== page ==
One example of this critique is the IMF's relationship with Pakistan. From 1958-2019, Pakistan secured 21 loans from the Fund, totalling more than US$27.0 billion. Subsequently, the national debt rose to 71.4% of GDP annually, with payments exceeding 17% of government revenue. To ensure that the terms of the financing continued to be met, the IMF was accused of supporting numerous hard-line governments in Pakistan. Accordingly, human rights violations and the impoverishment of the domestic populace were blamed on the terms of IMF-issued loans.
Operates With Impunity
Because the IMF operates independent of government oversight, it is thought to enjoy "absolute immunity" from prosecution. This concept exempts the Fund from any liabilities stemming from the financing of projects that end up having a negative economic impact. Subsequently, critics claim that because the IMF is not held accountable, it is able to operate with impunity.
In 2019, the issue of "absolute immunity" came under fire in a case before the United States Supreme Court. Claiming economic damages from the construction of the Tata Mundra power plant in India, local fishermen won a judgement against the IMF. Although the Supreme Court's decision was groundbreaking, the liability critique is one that persists.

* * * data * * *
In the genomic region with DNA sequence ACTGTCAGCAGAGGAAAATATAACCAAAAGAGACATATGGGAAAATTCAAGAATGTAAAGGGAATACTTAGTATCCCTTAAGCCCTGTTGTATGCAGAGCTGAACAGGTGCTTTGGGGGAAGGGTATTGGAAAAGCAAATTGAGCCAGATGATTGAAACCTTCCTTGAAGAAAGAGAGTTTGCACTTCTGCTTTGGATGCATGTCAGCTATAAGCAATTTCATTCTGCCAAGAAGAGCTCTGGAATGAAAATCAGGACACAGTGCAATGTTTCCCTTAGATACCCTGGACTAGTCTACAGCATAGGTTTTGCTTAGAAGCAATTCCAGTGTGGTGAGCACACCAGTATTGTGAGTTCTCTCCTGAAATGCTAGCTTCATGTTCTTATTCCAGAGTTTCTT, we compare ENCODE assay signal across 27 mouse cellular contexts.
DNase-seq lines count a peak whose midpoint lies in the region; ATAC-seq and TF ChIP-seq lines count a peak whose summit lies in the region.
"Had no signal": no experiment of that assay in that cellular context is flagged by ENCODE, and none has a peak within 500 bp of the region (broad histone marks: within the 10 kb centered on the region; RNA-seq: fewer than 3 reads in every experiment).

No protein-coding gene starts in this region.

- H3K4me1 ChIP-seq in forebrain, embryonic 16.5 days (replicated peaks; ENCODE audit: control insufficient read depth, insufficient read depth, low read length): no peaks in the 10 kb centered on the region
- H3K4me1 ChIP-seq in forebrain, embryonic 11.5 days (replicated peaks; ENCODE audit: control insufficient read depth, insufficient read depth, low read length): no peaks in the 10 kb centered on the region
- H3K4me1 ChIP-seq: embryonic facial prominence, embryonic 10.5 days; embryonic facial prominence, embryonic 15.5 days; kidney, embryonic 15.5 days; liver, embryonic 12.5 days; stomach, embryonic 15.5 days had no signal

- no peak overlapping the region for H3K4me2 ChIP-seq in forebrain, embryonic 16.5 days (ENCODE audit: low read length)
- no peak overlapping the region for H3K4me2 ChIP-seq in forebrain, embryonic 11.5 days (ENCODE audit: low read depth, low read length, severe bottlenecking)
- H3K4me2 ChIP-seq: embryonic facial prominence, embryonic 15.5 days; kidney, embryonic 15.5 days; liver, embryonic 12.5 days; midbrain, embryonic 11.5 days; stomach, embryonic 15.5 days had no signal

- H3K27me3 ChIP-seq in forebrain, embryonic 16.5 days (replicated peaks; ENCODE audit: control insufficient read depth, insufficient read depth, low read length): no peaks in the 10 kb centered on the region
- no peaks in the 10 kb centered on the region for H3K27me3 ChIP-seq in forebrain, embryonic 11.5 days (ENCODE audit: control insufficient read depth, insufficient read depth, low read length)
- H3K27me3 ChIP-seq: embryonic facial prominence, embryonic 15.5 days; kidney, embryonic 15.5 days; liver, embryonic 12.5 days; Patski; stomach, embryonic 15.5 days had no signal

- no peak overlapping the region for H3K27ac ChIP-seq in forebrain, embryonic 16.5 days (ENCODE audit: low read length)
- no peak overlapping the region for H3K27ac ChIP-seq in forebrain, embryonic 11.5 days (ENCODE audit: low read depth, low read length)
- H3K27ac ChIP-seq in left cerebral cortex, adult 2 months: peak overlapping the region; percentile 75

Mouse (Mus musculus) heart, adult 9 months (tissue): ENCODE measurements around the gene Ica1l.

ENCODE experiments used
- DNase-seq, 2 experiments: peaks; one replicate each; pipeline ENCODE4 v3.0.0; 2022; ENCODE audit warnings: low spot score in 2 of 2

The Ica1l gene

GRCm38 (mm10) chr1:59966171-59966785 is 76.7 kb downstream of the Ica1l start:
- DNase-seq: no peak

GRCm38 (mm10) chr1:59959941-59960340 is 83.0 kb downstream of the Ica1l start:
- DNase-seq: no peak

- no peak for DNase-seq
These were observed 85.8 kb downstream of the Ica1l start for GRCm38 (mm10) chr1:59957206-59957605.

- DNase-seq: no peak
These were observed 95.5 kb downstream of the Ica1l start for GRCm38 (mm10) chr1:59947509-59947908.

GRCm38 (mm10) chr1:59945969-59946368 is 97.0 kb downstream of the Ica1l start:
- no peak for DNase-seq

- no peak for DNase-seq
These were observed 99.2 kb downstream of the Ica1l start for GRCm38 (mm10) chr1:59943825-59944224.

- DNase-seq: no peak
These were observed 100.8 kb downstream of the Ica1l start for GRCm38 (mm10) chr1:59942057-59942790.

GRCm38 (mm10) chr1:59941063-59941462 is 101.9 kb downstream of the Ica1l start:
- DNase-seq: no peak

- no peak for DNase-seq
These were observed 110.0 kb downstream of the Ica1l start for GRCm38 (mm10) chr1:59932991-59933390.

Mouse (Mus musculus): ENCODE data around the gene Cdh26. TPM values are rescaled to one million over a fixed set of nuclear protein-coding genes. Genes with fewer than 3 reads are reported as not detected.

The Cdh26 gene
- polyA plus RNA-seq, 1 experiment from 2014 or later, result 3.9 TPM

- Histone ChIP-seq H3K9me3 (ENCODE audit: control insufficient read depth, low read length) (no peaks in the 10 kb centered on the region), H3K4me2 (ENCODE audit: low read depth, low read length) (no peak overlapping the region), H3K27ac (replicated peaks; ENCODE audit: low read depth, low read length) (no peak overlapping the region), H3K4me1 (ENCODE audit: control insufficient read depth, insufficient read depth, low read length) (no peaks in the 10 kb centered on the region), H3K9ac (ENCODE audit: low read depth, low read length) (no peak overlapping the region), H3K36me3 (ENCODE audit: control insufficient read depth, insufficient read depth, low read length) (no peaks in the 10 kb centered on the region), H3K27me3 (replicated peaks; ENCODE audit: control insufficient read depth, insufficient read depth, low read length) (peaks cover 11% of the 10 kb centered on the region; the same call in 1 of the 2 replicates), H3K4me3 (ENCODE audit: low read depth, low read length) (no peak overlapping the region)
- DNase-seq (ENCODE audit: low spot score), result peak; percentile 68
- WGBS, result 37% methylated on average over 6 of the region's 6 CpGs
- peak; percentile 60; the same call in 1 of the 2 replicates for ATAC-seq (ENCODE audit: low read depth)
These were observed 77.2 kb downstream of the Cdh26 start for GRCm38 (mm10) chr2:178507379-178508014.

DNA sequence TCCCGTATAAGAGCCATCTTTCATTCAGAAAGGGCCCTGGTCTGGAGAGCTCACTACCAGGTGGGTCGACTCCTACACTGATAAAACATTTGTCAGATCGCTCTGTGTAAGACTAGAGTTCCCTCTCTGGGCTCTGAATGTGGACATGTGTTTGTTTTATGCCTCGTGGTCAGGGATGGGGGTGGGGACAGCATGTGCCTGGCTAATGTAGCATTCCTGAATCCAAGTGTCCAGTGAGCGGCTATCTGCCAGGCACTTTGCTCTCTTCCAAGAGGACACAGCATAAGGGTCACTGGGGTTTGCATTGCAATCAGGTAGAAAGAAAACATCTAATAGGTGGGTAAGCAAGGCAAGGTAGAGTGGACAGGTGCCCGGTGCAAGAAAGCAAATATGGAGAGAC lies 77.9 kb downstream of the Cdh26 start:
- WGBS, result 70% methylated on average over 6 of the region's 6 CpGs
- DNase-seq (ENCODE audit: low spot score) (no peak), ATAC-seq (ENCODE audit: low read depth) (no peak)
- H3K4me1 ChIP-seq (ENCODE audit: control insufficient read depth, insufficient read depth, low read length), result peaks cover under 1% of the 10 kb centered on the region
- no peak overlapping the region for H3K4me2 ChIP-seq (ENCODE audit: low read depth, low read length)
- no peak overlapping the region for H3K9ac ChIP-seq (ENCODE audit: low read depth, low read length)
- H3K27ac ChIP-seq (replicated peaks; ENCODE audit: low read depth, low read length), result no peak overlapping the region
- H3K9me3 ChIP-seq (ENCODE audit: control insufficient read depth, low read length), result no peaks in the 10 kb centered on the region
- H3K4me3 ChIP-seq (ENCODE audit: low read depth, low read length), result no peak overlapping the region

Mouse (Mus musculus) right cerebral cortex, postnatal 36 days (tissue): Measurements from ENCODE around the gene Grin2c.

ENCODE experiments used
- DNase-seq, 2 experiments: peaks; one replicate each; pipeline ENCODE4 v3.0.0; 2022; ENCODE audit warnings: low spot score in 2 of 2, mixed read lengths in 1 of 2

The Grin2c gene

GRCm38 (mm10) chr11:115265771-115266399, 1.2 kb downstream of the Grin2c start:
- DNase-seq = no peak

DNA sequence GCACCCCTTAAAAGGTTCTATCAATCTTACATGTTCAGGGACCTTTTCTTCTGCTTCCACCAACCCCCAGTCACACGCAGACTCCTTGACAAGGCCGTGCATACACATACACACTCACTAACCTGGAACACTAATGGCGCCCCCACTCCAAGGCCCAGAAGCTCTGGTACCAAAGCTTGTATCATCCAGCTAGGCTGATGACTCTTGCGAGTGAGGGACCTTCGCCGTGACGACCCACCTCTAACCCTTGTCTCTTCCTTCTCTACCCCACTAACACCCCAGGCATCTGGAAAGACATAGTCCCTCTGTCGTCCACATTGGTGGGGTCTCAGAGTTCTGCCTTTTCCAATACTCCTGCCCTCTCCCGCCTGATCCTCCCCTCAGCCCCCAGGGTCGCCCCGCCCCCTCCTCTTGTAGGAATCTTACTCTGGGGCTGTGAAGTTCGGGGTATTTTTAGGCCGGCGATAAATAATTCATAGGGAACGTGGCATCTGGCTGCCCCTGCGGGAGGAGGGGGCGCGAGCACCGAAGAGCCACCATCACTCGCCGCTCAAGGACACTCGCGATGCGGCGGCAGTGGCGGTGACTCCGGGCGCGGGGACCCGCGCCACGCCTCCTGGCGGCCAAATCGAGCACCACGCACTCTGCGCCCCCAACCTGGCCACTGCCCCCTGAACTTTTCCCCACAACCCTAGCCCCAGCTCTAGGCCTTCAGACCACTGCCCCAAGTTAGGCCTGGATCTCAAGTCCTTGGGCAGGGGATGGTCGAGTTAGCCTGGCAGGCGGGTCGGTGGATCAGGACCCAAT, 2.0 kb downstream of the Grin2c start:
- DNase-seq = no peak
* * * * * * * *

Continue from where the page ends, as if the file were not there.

IMF In The News
The onset of the novel coronavirus (COVID-19) pandemic in early 2020 brought on a period of unprecedented economic strife. Businesses around the world were forced to shut down as aggressive measures were adopted to control the contagion. The result was widespread uncertainty regarding a potentially devastating economic crisis.
As a global financial leader, the IMF committed vast resources to hard-hit regions. Accordingly, the Fund pledged the following actions in April 2020:
- Extend US$1 trillion in lending capacity to member nations
- Issue US$100 billion in emergency loans
- Establish short-term lines of credit and custom financing solutions
- Restructure the Catastrophe Containment and Relief Trust (CCRT), increasing the budget to US$1.4 billion
Throughout the COVID-19 pandemic, the IMF was looked to for its expertise and financial resources. From an analytical perspective, the IMF projected global economic growth to contract by 3% for 2020, placing extreme pressure on emerging economies. The Fund's estimates stated that developing nations required US$2.5 in external financing to weather the crisis. Given the IMF's mission to reduce global poverty, they were to act as the primary lender for many of the hardest-hit regions. As of May 2020, the IMF had extended loans to 50 of 103 countries that requested aid.
Since its inception, the IMF has been an integral part of the global monetary and financial system. Through monitoring, extending credit and educating member nations, the IMF has built a truly international body representing 189 of the 195 officially recognised countries.
However, the IMF is also a controversial figure. High-profile partnerships with member nations such as Iceland and Greece have prompted voracious debate over the role of international lending in contemporary finance. Concerns pertaining to the negative impacts of globalisation, as well as nation building, are frequently cited by critics. In addition, widespread criticisms of the quota and SDR system have been prevalent over the course of its history.
In spite of its detractors, the IMF is a viable entity. Given the levels of membership and resources, it is poised to remain at the forefront of global finance for decades to come.